If you have a router without a USB port, it is very likely that with more intense usage of your router, you will need more disk space.
You may want to test new software or config options without changing your original setup.
These can be achieved by creating a ram drive and using it as your new storage space. With this option, you can install and test new packages beyond your flash drive’s capacity to see how they work without changing your original setup. As soon as you reboot your router you will go back to your former state. The ability of saving your ram drive in a NFS share and restoring it back to your router is also given to you as an option.
Additionally, you can use your NFS share as your external drive without using any (z)ram drive.
How it works
The script simply creates a drive in the memory. This drive could be a ‘tmpfs’ or ‘zram’ . The zram drive basically compresses the data with the average 2:1 compression ratio. That means you will consume less memory for the drive.
Then, it creates an ‘overlayfs’ and mount it as the new root. The new overlayfs based on the combined /rom (squashfs) and /overlay (jffs2) directories as the lowerdir and the ram drive as the upperdir. The lowerdir is read only, so your previous data is protected.
After the successful ram-root process, the router gets ready for your enjoyment.
If the swap file option over nfs share is selected, the script will make it ready for you, too.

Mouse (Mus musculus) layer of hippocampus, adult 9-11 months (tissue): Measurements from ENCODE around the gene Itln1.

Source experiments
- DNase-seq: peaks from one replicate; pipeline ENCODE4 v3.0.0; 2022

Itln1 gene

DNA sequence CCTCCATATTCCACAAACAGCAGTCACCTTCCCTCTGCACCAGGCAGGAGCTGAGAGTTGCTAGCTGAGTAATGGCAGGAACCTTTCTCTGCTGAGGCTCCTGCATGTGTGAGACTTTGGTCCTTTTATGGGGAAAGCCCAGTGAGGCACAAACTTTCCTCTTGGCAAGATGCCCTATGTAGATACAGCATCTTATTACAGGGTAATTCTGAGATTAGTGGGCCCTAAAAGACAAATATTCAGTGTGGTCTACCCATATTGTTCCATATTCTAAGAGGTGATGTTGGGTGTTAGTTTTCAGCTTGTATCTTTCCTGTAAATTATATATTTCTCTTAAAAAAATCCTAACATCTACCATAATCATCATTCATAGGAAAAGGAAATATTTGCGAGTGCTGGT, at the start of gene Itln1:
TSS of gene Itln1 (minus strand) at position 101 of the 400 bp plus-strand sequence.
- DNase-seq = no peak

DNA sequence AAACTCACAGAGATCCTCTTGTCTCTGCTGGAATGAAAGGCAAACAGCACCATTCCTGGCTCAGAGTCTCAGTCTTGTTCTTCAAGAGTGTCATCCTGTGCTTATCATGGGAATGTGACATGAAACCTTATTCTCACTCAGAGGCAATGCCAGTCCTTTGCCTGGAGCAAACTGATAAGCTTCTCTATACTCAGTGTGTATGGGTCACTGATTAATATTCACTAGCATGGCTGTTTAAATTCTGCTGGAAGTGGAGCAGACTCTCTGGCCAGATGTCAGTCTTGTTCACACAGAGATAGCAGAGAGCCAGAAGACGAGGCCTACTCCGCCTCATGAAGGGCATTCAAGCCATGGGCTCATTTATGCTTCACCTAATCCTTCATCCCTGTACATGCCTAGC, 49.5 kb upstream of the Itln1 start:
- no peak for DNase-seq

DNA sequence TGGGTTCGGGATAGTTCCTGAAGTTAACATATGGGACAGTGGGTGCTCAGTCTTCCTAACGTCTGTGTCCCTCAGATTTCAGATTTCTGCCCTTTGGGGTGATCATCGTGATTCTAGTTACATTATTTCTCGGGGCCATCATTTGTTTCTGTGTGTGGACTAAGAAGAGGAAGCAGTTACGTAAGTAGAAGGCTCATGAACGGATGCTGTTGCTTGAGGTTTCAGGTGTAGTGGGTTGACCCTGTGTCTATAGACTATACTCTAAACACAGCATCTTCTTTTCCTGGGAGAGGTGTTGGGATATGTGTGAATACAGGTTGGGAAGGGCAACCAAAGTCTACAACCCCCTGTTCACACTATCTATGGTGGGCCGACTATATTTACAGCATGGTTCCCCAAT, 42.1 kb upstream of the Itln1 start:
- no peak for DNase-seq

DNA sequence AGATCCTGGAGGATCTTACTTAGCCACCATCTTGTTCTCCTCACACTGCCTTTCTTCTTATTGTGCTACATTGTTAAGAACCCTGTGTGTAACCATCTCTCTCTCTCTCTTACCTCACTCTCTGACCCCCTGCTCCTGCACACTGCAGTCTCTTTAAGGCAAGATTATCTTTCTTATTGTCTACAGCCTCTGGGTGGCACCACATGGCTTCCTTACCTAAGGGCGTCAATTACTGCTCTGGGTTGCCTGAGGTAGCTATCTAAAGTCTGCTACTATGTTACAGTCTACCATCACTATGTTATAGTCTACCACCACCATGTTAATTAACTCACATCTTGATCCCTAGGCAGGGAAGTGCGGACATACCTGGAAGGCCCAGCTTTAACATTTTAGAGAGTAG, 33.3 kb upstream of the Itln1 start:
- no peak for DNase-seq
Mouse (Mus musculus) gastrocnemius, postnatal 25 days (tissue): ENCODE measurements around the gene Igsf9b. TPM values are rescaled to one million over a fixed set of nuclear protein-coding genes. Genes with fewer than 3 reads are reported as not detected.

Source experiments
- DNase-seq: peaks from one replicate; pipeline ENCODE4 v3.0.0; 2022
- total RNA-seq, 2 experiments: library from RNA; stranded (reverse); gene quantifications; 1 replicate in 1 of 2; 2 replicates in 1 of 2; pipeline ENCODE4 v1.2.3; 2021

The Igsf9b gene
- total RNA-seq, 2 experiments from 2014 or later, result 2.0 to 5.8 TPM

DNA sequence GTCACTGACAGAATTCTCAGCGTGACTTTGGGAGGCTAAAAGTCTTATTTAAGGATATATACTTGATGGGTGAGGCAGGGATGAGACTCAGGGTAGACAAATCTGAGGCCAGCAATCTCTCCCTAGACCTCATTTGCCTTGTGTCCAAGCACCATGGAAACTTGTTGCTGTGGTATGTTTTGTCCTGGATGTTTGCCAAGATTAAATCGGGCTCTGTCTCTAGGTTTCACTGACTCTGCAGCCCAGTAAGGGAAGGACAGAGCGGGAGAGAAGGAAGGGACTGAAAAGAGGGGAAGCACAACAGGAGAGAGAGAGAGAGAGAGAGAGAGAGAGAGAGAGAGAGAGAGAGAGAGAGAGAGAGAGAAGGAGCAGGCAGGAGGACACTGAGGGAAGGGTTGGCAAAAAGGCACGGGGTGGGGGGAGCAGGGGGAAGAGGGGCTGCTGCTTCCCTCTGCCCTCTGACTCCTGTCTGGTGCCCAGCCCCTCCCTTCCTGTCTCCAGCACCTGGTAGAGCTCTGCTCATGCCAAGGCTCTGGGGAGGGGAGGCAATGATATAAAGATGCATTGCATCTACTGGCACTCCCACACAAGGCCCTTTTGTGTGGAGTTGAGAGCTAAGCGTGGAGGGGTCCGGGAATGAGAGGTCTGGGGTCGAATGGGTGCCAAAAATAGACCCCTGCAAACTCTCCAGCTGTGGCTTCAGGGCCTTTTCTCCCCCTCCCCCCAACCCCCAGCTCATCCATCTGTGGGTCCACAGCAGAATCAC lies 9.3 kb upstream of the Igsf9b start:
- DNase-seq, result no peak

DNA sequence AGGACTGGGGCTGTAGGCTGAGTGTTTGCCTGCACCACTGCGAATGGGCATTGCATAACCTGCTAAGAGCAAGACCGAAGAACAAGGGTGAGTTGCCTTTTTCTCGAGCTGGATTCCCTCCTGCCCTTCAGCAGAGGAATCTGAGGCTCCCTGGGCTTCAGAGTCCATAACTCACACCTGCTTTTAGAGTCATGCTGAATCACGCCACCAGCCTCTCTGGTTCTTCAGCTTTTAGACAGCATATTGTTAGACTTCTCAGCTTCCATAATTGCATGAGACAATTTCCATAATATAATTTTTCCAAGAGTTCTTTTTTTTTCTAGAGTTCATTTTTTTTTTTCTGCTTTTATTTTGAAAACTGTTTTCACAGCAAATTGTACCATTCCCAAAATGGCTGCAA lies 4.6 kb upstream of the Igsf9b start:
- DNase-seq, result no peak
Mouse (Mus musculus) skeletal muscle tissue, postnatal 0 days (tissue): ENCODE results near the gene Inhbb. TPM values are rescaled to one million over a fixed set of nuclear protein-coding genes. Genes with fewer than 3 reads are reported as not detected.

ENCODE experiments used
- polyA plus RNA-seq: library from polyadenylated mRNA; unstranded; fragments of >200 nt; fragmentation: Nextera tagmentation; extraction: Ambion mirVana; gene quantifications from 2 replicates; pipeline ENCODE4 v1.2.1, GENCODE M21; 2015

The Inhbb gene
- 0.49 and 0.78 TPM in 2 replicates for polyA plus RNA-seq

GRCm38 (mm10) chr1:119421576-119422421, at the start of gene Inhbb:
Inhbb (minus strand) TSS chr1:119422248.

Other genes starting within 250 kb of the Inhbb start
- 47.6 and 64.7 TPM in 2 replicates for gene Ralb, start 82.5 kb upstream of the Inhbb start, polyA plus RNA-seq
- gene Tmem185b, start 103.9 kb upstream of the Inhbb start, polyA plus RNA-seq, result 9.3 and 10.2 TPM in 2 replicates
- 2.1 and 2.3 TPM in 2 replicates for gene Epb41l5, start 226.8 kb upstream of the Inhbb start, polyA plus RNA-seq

The latest Openwrt/Lede firmware with the kernel 4+
kmod-fs-nfs and nfsutils packages for the backup option
swap-utils package for the swap option
kmod-fs-ext4, e2fsprogs, kmod-zram packages for the zram drive option
Download the provided ‘ram-root.tar.gz’ file and extract it in the / directory: 'tar -C / -vzxf ram-root.tar.gz'
After the extraction you should have a new directory in /etc named ‘ram-root’. You may need to enter ‘chmod +x /etc/ram-root/ram-root.sh’ command to make it executable.
Install the prerequisites considering your available flash drive space and 'config' options. The script will check all of them whether they are installed and will do it automatically if not.
You should additionally make some changes in the ‘config’ file according to your needs before running the script.
How to use
Run the first command from your console to start the ram-root process for the first time. The script will copy itself to /etc/init.d. So, you can use the second command after the first run.
This is the command to stop the process and reboot the router to its previous state. If backup option is selected, a backup will be done before rebooting.
If you want to keep your new ram-root settings, it is hopefully possible to make a backup in a ‘nfs’ share. The nfs server could be anywhere reachable by your router. If you select the backup option in the ‘config’ file, the script will make the backup for the first installation automatically. You can also backup any time you want by initiating the command from your console.
If you need to reset your ram drive backup, enter this command. The command will bypass your backup file and do a fresh start.
You can enable the autorun option by entering '/etc/init.d/ram-root enable' to boot your router through the ram drive, if you make sure that everything works quite nicely.
The ram drive size should be entered accordingly. Start with a small amount and install your extra packages by checking the available size each time before the installation. If you are running out of space, simply increase the ram drive size in the ‘config’ file and restart your router. Keeping the ram drive size just right, no more than required for your packages, helps the router to use the ram efficiently.
The previous state of the router is mounted under /old-root. You can simply switch to that directory and make changes.
The changes with this updated version are:
1- There is no kernel restriction now. It runs with older kernels, too.
2- A new 'config' option CHROOT is added. You can find the info in the 'config' file.
3- ZIP archive option is added.
4- New colored console prompt.